After Anjaneyulu G completed his bachelor’s degree from JNT University of Fine Arts in Hyderabad, he spent a lot of time in his room, making still life paintings. For inspiration, he turned to items scattered around, including stainless steel objects like jugs, milk cans and kettles. “I was studying works by the great masters and used to experiment a lot. Over time, I realised that every object in the room looked artistic; they were a separate entity blazing with life. From then on, I didn’t need to search for objects; every object became the subject of my experiments,” says the 39-year-old artist.
His latest show, Astonishing Expendables, features 14 still life paintings in acrylic and oil of a variety of stainless steel objects on multicoloured geometric/dotted tablecloth.
While the images initially strike you as photographs (with the metallic sheen, the shadow, the surroundings reflected on the metallic surface), they were actually hand-drawn over a span of two years. This exhibition also marks a departure from Anjaneyulu’s earlier shows, where he used solid coloured or white backgrounds for his paintings.
The artist admits the allure of still life art for him is that it represents the mundane in a new light: “Quiet and contemplative, still life paintings arrest time and circumstances, and afford an opportunity to reassess commonplace objects we encounter daily but fail to notice,” he says.
The idea that such objects could be treasured dawned upon him as a child, when he observed his grandparents’ obsession with objects like rusty canisters, moth-eaten shawls, a dysfunctional radio and a distorted mirror. “They would treat them with veneration, and nothing could be dispensed with. My grandparents were never too distanced from the history of Partition and hard times. These objects told their story,” he says.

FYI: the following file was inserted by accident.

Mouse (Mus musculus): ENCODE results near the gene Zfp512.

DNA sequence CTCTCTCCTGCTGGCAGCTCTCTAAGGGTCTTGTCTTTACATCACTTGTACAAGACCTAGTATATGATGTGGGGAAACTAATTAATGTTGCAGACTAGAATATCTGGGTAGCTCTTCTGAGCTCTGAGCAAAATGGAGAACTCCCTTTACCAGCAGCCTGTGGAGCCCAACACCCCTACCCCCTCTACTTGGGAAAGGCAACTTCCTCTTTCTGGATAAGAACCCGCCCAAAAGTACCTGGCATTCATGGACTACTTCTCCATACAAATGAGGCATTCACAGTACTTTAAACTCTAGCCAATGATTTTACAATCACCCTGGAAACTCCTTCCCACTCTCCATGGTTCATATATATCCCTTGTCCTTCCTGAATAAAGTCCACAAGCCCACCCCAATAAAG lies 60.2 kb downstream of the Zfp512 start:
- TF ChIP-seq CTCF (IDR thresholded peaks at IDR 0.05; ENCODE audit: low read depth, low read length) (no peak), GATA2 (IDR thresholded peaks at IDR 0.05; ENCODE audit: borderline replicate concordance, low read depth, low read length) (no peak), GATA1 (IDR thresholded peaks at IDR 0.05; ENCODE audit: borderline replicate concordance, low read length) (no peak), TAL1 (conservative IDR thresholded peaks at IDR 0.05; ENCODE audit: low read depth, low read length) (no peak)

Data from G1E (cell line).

While the objects Anjaneyulu focuses on were ubiquitous in middle class homes in the ’90s, the artist stresses that he’s not trying to preserve the past. “My intention is to render an object timeless,” he says.
Youngest of five siblings, Anjaneyulu grew up in a small village called Garidepally in the Nalgonda district of Telangana. He studied in the village school and helped his brother paint signboards. “Mahatma Gandhi said ‘India lives in its villages’. I grew up in such an idyllic village which also gave me much inspiration. Two of my brothers are artists as well; they taught me many things about drawing and painting. There was an overall artistic environment in my childhood,” he says.
What: Astonishing Expendables is on view from November 20 to December 3.
When: Open 11am to 7pm daily
Where: At India Fine Art, Film Centre Building, 68, Tardeo Road
Call: 2352 0438